person in England has been diagnosed with monkeypox, the UK Health Security Agency (UKHSA) has said.
The patient had recently travelled from Nigeria, which is where they are believed to have contracted the infection, before travelling to the UK.
They are being treated at the specialist high consequence infectious disease centre at Guy’s and St Thomas’ NHS Foundation Trust in London.
Dr Nicholas Price, director NHSEI high consequence infection diseases (airborne) network and consultant in infectious diseases at Guy’s and St Thomas’, said: “The patient is being treated in our specialist isolation unit at St Thomas’ Hospital by expert clinical staff with strict infection prevention procedures.
“This is a good example of the way that the high consequence infectious diseases national network and UKHSA work closely together in responding swiftly and effectively to these sporadic cases.”
The disease, which is similar to smallpox, is usually found in central and West Africa, but it does not spread easily between humans and most people recover within a few weeks.
But what exactly is monkeypox and what symptoms should you be aware of? Here’s everything you need to know:
What is Monkeypox?
Monkeypox is a rare disease that is caused by infection with monkeypox virus.
Monkeypox was first discovered in 1958 during an outbreak of pox-like disease in monkeys.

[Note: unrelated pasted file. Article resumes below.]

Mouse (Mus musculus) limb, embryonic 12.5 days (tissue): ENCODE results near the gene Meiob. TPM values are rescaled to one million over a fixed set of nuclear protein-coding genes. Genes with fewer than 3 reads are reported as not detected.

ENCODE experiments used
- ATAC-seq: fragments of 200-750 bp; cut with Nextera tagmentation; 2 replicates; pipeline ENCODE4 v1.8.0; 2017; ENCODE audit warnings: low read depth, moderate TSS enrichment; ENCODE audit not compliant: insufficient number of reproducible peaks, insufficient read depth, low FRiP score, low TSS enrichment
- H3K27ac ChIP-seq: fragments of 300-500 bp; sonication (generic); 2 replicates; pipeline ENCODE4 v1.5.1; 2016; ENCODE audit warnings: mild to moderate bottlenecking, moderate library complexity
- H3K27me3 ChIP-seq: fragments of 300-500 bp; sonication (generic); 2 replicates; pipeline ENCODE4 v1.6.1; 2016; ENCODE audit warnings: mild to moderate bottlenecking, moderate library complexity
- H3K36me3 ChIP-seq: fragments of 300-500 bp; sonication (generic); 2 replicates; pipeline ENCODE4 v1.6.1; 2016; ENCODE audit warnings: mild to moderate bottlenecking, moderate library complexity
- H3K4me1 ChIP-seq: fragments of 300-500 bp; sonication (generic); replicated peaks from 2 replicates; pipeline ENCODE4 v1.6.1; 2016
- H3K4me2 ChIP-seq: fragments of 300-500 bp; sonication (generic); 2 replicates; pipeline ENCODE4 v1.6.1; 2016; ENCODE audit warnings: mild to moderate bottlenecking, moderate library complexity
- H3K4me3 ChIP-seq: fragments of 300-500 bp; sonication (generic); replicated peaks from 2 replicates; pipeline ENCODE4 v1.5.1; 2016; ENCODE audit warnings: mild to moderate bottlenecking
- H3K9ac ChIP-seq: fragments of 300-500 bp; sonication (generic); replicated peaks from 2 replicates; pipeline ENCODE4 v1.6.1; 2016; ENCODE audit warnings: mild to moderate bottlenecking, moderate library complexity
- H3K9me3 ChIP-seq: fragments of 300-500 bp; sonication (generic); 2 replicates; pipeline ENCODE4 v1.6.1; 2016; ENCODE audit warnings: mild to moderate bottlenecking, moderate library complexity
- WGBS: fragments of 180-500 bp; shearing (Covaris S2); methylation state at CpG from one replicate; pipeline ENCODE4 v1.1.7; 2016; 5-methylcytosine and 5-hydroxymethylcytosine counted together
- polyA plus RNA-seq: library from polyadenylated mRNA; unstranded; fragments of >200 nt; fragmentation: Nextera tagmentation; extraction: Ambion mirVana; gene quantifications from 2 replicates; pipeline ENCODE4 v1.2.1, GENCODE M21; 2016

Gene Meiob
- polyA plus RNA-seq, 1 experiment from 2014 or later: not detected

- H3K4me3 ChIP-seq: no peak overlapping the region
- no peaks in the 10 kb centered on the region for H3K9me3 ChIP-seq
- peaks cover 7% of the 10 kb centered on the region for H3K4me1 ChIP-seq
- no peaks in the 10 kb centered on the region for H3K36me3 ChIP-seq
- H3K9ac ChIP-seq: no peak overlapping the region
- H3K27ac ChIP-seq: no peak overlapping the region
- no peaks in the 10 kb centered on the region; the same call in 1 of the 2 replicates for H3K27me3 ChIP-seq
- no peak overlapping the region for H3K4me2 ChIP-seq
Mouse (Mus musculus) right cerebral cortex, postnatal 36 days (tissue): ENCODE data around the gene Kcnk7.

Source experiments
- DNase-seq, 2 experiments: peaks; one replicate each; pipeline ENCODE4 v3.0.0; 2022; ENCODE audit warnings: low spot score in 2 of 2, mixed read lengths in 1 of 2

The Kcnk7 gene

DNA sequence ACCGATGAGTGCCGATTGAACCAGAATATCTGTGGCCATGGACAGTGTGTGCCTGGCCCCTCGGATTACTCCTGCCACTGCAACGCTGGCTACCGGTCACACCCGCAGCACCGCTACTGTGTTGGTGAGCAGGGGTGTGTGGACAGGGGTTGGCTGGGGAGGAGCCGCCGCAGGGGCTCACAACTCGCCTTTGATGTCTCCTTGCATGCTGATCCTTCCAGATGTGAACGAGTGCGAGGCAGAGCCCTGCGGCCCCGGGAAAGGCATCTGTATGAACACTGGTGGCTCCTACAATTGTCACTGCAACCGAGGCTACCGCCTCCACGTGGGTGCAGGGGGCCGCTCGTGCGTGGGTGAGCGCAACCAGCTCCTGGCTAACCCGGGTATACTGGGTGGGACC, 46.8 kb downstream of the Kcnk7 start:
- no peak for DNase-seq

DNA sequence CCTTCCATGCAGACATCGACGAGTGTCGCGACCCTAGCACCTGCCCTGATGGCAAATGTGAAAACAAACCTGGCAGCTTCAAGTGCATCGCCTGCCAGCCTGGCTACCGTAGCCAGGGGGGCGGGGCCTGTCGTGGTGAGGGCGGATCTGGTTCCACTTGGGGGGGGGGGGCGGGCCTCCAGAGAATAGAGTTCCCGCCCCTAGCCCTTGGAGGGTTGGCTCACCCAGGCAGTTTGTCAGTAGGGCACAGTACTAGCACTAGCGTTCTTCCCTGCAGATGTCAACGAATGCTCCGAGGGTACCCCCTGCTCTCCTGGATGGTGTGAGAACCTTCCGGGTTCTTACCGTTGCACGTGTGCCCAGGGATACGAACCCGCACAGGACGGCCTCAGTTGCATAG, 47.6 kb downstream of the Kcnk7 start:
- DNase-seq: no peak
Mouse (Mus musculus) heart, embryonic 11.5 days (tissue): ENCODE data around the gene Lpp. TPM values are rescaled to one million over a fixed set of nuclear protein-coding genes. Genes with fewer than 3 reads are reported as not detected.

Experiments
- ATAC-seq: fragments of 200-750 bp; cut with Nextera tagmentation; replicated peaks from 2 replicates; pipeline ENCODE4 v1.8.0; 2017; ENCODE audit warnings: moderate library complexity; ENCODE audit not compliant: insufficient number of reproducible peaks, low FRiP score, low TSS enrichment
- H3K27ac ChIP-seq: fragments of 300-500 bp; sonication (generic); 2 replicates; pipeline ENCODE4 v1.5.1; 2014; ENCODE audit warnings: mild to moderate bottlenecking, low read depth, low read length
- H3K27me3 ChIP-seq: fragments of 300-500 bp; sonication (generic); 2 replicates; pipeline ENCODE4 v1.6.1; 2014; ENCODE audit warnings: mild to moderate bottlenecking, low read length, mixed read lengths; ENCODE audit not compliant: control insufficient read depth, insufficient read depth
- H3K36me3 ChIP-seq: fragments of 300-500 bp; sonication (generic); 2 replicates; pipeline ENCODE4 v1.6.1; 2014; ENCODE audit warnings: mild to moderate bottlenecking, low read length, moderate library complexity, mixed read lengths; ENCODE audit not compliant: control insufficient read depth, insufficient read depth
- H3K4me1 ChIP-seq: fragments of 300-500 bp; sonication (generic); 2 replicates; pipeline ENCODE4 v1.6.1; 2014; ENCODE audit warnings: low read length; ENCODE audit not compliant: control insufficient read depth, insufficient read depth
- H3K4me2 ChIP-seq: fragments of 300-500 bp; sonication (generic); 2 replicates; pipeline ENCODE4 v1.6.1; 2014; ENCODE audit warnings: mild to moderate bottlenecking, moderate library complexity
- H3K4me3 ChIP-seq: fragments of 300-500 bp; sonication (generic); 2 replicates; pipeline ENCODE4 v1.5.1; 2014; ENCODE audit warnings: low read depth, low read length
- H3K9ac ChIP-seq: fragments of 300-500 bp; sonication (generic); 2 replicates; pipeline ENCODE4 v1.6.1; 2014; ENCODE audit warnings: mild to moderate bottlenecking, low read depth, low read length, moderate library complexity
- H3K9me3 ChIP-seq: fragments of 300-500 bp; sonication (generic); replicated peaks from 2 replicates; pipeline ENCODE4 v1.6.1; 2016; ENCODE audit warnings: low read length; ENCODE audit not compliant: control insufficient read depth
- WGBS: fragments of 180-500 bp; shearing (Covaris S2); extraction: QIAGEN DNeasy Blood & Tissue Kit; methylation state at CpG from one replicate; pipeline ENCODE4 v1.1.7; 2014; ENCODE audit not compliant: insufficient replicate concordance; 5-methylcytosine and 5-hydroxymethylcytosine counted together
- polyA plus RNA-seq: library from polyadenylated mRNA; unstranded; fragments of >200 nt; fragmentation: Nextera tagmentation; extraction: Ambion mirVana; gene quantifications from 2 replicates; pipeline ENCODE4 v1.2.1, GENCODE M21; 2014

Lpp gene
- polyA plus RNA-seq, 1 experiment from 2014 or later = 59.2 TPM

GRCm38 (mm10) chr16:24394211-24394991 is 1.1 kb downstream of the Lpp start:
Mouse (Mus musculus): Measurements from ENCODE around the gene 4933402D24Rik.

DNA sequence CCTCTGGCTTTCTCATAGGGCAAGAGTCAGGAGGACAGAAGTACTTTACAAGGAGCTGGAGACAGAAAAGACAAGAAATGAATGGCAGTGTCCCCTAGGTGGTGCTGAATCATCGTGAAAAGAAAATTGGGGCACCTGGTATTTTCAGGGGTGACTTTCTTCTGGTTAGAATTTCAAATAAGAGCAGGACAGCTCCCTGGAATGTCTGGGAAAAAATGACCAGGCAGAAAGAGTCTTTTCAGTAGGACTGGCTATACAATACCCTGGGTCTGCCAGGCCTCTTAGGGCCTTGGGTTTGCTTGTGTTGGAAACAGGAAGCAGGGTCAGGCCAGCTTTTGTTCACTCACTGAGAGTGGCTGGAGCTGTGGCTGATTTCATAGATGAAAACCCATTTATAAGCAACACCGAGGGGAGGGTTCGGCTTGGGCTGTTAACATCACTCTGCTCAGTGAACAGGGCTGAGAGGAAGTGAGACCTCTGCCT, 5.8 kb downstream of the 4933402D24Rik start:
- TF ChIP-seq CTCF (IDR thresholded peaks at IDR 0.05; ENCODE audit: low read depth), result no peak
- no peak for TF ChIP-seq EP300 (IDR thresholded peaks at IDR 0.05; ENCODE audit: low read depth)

The first human case was recorded in 1970 in the Democratic Republic of Congo and since then the infection has been reported in a number of central and western African countries.
What are the symptoms?
The illness begins with:
- muscle aches
- swollen lymph nodes
Within 1 to 5 days after getting a fever, a rash develops, often beginning on the face and then spreading to other parts of the body, such as the hands and soles of the feet.
The rash will finally form a scab before falling off.
Is it deadly?
No. Monkeypox is a mild condition which will often resolve on its own and has no known long-term effects on a person’s health.
How do you prevent monkeypox?
Generally, the risk of infection unlikely.
Dr Michael Jacobs, clinical director of infection at Royal Free Hospital, said monkeypox “does not spread easily between people and the risk of transmission to the wider public is very low.”
Still, the best way to avoid infection is to regularly wash hands after caring for sick people.